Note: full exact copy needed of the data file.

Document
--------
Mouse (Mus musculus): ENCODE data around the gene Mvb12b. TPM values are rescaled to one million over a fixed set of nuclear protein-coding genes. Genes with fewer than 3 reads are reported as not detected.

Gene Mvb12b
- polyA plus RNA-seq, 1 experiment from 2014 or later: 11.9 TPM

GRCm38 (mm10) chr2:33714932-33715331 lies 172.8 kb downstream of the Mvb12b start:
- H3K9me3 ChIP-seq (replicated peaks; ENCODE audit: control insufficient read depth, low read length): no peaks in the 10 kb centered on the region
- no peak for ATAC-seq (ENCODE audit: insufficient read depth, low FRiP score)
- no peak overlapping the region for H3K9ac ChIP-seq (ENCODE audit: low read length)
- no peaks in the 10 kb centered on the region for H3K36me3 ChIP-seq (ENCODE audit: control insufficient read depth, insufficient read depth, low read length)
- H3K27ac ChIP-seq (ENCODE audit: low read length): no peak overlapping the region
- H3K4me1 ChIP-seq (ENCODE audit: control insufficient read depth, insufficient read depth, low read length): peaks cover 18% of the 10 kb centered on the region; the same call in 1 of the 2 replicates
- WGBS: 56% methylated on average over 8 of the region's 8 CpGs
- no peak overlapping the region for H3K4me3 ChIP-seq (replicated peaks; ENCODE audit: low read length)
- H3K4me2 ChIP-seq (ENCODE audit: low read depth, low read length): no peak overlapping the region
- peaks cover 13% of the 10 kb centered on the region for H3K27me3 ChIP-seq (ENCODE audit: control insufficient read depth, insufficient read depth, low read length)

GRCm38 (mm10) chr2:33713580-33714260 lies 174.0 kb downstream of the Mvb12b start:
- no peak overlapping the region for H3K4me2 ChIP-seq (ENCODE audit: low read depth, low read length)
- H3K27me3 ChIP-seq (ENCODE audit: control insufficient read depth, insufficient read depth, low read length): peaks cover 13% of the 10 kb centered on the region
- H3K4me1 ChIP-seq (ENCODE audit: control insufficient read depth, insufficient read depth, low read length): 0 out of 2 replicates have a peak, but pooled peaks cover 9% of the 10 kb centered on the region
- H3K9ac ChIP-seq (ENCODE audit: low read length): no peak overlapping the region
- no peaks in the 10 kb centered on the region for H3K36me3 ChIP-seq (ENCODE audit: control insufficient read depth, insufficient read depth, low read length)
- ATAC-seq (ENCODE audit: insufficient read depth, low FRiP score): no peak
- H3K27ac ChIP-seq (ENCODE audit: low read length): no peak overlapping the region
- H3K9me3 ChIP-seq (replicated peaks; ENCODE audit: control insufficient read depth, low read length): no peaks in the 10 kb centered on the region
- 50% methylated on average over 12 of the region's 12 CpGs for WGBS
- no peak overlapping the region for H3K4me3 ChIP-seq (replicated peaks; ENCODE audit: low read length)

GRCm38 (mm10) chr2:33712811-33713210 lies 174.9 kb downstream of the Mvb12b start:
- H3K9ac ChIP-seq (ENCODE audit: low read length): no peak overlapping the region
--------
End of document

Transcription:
Mouse (Mus musculus): ENCODE data around the gene Mvb12b. TPM values are rescaled to one million over a fixed set of nuclear protein-coding genes. Genes with fewer than 3 reads are reported as not detected.

Gene Mvb12b
- polyA plus RNA-seq, 1 experiment from 2014 or later: 11.9 TPM

GRCm38 (mm10) chr2:33714932-33715331 lies 172.8 kb downstream of the Mvb12b start:
- H3K9me3 ChIP-seq (replicated peaks; ENCODE audit: control insufficient read depth, low read length): no peaks in the 10 kb centered on the region
- no peak for ATAC-seq (ENCODE audit: insufficient read depth, low FRiP score)
- no peak overlapping the region for H3K9ac ChIP-seq (ENCODE audit: low read length)
- no peaks in the 10 kb centered on the region for H3K36me3 ChIP-seq (ENCODE audit: control insufficient read depth, insufficient read depth, low read length)
- H3K27ac ChIP-seq (ENCODE audit: low read length): no peak overlapping the region
- H3K4me1 ChIP-seq (ENCODE audit: control insufficient read depth, insufficient read depth, low read length): peaks cover 18% of the 10 kb centered on the region; the same call in 1 of the 2 replicates
- WGBS: 56% methylated on average over 8 of the region's 8 CpGs
- no peak overlapping the region for H3K4me3 ChIP-seq (replicated peaks; ENCODE audit: low read length)
- H3K4me2 ChIP-seq (ENCODE audit: low read depth, low read length): no peak overlapping the region
- peaks cover 13% of the 10 kb centered on the region for H3K27me3 ChIP-seq (ENCODE audit: control insufficient read depth, insufficient read depth, low read length)

GRCm38 (mm10) chr2:33713580-33714260 lies 174.0 kb downstream of the Mvb12b start:
- no peak overlapping the region for H3K4me2 ChIP-seq (ENCODE audit: low read depth, low read length)
- H3K27me3 ChIP-seq (ENCODE audit: control insufficient read depth, insufficient read depth, low read length): peaks cover 13% of the 10 kb centered on the region
- H3K4me1 ChIP-seq (ENCODE audit: control insufficient read depth, insufficient read depth, low read length): 0 out of 2 replicates have a peak, but pooled peaks cover 9% of the 10 kb centered on the region
- H3K9ac ChIP-seq (ENCODE audit: low read length): no peak overlapping the region
- no peaks in the 10 kb centered on the region for H3K36me3 ChIP-seq (ENCODE audit: control insufficient read depth, insufficient read depth, low read length)
- ATAC-seq (ENCODE audit: insufficient read depth, low FRiP score): no peak
- H3K27ac ChIP-seq (ENCODE audit: low read length): no peak overlapping the region
- H3K9me3 ChIP-seq (replicated peaks; ENCODE audit: control insufficient read depth, low read length): no peaks in the 10 kb centered on the region
- 50% methylated on average over 12 of the region's 12 CpGs for WGBS
- no peak overlapping the region for H3K4me3 ChIP-seq (replicated peaks; ENCODE audit: low read length)

GRCm38 (mm10) chr2:33712811-33713210 lies 174.9 kb downstream of the Mvb12b start:
- H3K9ac ChIP-seq (ENCODE audit: low read length): no peak overlapping the region